how much cash to keep on hand, plus getting started in Louisiana

2 Replies

Hi everyone,

I haven't posted here in a while, since my husband died in 2016, but his estate is finally finished; the reno to my big condo is now finished; the condo is rented out and producing income; I've bought and renovated a smaller house to live in! LOTS of changes. Also, my retirement is approaching, summer of 2023. I'm a teacher, and will move from Los Angeles back to Louisiana.

The sale of my condo here should net me, conservatively, about $500k. I intend to use that money to buy and hold houses in Louisiana. I know about A-D property zones; I know about how to reno, having done it twice now, both large and small. My questions are the following, in no particular order:

1) What do you look for in a good property management team? I will be retired, and may or may not get another job. I want a property management team to start off with, simply because I don't know the ins and outs, and need people who make this their business. Suggestions welcome.

2) How much cash should I keep on hand for when things eventually need repairs or if there's a lull in times between finding renters? Is there some kind of formula? For example, number of houses x percentage of rent = $$?

3) I want to take the cash I get from the sale of my condo here in Los Angeles, and invest in Louisiana properties. How many are "enough" for a newbie with a little experience starting out? 

4) Any other ideas that come to mind?

Thanks to everyone in advance. I'm happy to be back on here, after an extended absence getting things ironed out.

Hi Katie and welcome back to the forums. 

1) Sorry I can't help there - I have my family help managing mine.

2) Depends on the condition of the property.  I purchase and rehab - new A/C for the most part, new fixtures, appliances (if they need replacing), floors, paint, etc.  I don't keep much on hand for repairs for that reason.  I do try to keep 2-3 mortgage payments on hand though just in case.  Also I have one house paid off so that always helps keep the cash flow if one or two are vacant. 

3) Depending on the area you don't really want to go lower than 100-150k for a house (turn-key).  You can still get good tenants for houses in that range - once you start going lower than 100k though you have to deal with less than the ideal tenants. 

I haven't dealt with higher priced properties - after about 180-200k the rental income does not scale with the mortgage payment or insurance well.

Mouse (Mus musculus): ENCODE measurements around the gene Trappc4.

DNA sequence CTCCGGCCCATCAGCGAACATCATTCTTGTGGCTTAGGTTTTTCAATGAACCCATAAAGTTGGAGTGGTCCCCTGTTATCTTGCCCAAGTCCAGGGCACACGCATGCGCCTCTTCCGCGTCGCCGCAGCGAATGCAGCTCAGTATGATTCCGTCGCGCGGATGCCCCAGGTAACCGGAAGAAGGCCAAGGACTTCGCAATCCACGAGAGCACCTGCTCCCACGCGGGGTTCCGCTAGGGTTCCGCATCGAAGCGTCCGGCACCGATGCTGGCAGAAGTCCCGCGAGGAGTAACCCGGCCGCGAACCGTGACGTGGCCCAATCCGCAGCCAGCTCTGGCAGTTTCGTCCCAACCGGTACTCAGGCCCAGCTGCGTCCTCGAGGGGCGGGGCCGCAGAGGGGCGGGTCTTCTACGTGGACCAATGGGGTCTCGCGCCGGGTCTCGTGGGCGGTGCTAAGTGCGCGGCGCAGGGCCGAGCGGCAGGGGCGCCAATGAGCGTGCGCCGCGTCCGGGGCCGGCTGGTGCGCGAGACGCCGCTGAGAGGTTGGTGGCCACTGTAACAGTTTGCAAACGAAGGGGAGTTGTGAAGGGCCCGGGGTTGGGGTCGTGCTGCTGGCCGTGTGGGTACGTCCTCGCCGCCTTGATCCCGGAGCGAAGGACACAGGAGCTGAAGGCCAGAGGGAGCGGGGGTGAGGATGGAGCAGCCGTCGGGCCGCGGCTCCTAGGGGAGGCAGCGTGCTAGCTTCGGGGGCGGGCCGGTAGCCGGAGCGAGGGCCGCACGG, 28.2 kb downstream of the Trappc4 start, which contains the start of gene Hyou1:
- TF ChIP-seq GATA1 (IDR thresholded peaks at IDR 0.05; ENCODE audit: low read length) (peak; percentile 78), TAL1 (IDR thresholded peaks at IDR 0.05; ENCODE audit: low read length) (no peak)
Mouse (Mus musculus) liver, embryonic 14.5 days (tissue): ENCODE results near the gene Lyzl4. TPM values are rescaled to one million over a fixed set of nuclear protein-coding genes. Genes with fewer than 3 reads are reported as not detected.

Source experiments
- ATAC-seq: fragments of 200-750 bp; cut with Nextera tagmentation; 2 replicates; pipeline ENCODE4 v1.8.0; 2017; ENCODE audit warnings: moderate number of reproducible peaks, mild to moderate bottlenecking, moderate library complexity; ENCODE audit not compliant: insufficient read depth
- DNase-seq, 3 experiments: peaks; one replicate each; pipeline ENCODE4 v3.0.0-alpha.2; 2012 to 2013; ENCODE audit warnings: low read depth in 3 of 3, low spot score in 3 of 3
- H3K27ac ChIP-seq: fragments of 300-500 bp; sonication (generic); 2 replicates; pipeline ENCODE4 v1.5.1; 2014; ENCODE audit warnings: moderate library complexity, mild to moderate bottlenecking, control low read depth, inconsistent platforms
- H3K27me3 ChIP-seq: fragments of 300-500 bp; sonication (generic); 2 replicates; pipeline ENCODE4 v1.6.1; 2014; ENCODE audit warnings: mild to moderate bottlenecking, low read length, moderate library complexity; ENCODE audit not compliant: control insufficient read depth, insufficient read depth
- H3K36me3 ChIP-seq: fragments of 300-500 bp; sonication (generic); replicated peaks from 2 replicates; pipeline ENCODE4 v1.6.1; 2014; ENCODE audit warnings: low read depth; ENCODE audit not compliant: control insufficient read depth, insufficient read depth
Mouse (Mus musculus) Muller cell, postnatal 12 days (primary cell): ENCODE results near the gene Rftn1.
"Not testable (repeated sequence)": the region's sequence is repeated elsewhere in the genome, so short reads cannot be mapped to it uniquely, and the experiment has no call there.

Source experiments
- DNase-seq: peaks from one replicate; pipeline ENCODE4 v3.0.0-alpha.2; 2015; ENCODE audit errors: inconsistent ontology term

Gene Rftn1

4) Good luck!

- Ross Kalmbach

Welcome back @Katie Andrews .  You have some good questions.

1) I manage my own properties.  IMO, if you are buying a handful of high quality properties, it will be pretty easy to learn the basics of PM that you need to know to make managing a small portfolio a breeze.  There is a level of peace of mind that comes with knowing who you give possession of your properties to, that I personally put a high value on. I'm not trying to twist your arm or anything, but high quality properties are not the PM headache that a lot of people cry about.

2) Generally, I would say somewhere in a range of 10-20% of your investment capital should be held as a cash reserve. That is a matter of your risk tolerance and is a good question to ask your lender if you use leverage. If you have other retirement income, I would be real conservative and use a minimal amount of debt if any.

3) The number of properties you buy will depend on what city you are in and whether or not you use leverage? For example, you may want to create $4,000/month of income with your nest egg?  How many properties would it take to create that much income? I lean toward "less is more."

4) I recommend you look into note investing. There is a different level of liability risk involved in note investing vs ownership of properties. There's no PM involved in note investing either. We have an over-employment problem here in this state. When you see that about 70-80% of the billboards are plastered with people pushing people to sue somebody, you'll know what I mean by that. Asset protection becomes a major concern if you own a bunch of free and clear properties here.

You sound like you've recently dealt with some estate matters, but the question of your heirs and their ownership interest in any of your assets come to mind as a concern. This works differently most places from here, because we have forced heirship.

Another concern is what will be the tax consequences of the sale of your condo?  What portion of the $500k is capital gain (or exempt from gains if this was your personal residence)? How much is subject to recapture rates of tax because you depreciated over the years? Should you do a 1031 Tax Deferred Exchange to be able to reinvest all of your gain?  There are rules about reinvesting your gains that will be factors in how much cash you can keep without reinvesting it, if you do the exchange?

Last, I'll say, be careful. A person with cash to invest doesn't have anybody to save them from themselves!  I've seen and heard of a lot of mistakes cash buyers made that bank underwriters would have prevented.